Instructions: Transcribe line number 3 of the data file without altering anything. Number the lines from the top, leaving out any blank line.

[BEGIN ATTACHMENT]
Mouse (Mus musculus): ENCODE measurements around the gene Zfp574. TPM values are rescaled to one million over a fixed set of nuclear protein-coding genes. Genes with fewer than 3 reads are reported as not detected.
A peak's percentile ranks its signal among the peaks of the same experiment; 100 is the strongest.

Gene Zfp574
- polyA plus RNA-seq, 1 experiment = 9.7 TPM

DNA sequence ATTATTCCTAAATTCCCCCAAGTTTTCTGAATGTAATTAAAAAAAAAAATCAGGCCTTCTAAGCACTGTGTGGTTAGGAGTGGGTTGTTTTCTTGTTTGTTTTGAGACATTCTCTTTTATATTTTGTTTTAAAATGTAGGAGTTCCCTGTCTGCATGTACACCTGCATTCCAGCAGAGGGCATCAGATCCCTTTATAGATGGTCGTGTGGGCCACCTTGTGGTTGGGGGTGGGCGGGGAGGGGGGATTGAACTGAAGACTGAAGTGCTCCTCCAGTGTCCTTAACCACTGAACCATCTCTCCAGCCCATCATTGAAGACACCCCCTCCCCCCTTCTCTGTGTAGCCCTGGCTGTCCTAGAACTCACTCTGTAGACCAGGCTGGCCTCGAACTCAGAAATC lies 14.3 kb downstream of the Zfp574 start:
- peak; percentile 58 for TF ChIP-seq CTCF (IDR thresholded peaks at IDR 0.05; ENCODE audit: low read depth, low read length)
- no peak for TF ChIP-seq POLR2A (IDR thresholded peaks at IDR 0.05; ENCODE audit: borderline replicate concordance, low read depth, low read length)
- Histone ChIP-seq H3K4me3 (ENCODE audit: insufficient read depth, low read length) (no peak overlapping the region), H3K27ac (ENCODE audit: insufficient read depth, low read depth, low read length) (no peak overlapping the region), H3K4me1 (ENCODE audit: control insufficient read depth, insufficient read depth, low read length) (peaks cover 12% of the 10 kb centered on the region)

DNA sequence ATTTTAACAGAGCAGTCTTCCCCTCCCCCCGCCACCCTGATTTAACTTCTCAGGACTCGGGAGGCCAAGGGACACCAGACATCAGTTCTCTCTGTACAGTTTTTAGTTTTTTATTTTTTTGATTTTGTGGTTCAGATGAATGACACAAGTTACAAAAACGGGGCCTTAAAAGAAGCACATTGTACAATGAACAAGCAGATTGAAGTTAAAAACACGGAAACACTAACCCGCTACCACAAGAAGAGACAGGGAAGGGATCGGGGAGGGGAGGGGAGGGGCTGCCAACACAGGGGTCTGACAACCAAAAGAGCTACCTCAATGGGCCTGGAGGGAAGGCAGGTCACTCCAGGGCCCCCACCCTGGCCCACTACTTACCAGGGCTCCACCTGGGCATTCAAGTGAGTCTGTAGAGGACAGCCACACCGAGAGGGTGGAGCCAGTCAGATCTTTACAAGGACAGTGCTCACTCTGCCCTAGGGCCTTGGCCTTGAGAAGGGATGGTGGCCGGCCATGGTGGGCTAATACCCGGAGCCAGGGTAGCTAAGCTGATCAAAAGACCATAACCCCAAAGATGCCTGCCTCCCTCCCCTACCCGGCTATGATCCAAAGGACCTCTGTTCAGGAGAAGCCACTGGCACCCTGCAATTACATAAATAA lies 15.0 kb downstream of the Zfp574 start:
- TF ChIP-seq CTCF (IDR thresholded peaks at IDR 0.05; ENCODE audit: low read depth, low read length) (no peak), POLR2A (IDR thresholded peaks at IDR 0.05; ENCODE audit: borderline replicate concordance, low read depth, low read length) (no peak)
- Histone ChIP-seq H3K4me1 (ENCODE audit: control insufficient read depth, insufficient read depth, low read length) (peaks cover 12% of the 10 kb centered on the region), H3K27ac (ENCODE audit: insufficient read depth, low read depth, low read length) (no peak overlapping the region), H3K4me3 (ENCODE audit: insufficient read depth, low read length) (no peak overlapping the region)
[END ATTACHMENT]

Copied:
Gene Zfp574